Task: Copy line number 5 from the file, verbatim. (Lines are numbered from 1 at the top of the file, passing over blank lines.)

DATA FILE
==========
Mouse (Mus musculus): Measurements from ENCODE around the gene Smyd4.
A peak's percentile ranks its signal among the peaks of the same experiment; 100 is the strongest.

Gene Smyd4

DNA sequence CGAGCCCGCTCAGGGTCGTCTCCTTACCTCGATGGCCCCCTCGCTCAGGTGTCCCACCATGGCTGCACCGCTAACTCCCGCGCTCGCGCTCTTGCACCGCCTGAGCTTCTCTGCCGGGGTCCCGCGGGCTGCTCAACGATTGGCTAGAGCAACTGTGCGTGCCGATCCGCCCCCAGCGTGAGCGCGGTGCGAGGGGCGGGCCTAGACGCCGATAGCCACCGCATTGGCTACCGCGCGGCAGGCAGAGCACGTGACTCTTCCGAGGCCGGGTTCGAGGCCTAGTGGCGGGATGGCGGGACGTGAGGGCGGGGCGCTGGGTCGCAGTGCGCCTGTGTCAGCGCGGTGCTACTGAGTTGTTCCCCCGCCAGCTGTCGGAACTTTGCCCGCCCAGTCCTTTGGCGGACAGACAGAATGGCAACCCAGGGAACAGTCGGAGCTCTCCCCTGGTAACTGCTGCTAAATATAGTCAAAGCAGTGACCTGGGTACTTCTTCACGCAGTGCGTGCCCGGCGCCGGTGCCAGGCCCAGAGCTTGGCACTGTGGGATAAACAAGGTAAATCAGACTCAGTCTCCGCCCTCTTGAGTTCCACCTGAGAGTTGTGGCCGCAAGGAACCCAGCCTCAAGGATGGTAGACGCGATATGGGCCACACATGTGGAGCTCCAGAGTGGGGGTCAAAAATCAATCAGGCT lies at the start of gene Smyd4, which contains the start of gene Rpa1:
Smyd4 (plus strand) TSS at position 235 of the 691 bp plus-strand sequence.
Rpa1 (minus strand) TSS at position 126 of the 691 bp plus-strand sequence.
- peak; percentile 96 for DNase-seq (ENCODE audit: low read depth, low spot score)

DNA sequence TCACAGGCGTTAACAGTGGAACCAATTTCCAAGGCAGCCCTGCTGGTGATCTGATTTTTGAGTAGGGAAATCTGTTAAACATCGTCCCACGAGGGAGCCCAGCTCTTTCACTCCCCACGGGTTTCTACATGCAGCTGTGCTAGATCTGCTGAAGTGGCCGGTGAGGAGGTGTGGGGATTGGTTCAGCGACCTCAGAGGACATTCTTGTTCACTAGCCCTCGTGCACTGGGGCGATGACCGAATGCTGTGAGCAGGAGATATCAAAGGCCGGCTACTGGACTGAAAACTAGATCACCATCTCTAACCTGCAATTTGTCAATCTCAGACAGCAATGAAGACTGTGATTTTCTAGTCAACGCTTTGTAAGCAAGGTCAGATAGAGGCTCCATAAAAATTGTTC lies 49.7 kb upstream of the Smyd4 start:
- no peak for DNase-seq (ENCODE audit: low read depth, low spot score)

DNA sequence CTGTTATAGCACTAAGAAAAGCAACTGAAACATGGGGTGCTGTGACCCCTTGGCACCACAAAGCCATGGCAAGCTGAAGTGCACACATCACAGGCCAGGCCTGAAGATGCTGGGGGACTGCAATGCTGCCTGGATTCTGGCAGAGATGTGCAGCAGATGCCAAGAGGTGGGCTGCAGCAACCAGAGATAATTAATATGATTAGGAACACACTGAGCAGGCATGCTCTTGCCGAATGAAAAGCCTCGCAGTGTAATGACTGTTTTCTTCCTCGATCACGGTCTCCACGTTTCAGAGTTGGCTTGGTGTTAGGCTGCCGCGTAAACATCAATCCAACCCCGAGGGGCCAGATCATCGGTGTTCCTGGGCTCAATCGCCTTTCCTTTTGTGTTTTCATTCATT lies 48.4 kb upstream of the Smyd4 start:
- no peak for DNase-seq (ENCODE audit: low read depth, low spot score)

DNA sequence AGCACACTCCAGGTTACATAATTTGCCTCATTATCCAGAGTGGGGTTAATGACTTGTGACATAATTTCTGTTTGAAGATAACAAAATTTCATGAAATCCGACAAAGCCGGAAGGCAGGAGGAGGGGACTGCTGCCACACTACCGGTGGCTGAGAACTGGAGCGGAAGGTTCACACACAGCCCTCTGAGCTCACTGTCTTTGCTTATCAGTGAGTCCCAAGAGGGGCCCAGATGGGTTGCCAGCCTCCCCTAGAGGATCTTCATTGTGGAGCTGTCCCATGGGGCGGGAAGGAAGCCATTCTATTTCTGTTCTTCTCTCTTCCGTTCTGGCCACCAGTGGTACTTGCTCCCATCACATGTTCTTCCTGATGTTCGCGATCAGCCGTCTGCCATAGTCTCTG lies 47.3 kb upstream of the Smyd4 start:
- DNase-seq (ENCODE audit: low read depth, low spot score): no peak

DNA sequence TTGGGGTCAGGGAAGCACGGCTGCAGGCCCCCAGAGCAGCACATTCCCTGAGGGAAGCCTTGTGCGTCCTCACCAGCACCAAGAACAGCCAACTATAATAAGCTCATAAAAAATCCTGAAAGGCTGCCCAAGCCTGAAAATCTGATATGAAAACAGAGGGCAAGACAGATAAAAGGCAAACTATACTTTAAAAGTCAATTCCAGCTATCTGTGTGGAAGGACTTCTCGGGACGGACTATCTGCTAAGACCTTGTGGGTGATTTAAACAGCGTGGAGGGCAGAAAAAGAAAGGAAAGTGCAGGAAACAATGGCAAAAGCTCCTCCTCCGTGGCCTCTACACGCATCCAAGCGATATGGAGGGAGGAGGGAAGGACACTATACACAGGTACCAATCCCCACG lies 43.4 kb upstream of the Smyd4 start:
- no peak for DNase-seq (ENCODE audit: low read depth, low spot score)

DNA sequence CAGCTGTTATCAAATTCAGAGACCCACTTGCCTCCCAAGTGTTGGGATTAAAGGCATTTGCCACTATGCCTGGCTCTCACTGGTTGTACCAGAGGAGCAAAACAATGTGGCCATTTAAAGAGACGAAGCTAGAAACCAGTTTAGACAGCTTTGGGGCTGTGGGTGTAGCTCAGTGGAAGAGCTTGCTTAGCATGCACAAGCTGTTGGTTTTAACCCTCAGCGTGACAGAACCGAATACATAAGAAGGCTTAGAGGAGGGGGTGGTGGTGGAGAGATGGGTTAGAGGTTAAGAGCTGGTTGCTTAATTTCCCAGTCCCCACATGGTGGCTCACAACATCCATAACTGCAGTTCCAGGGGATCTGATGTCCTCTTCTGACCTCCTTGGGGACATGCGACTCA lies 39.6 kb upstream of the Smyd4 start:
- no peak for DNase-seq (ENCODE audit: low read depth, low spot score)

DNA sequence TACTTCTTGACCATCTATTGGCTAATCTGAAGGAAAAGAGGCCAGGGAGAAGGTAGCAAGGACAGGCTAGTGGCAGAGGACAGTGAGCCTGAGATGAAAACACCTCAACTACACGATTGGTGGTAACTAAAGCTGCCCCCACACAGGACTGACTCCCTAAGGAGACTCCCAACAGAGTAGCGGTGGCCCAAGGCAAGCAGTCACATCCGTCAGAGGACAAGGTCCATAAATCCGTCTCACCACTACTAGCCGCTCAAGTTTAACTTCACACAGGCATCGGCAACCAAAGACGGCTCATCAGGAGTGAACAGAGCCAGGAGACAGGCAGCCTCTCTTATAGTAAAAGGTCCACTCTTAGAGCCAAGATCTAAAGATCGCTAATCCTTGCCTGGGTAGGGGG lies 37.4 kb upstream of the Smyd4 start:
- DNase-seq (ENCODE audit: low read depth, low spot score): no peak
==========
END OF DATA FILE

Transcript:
Smyd4 (plus strand) TSS at position 235 of the 691 bp plus-strand sequence.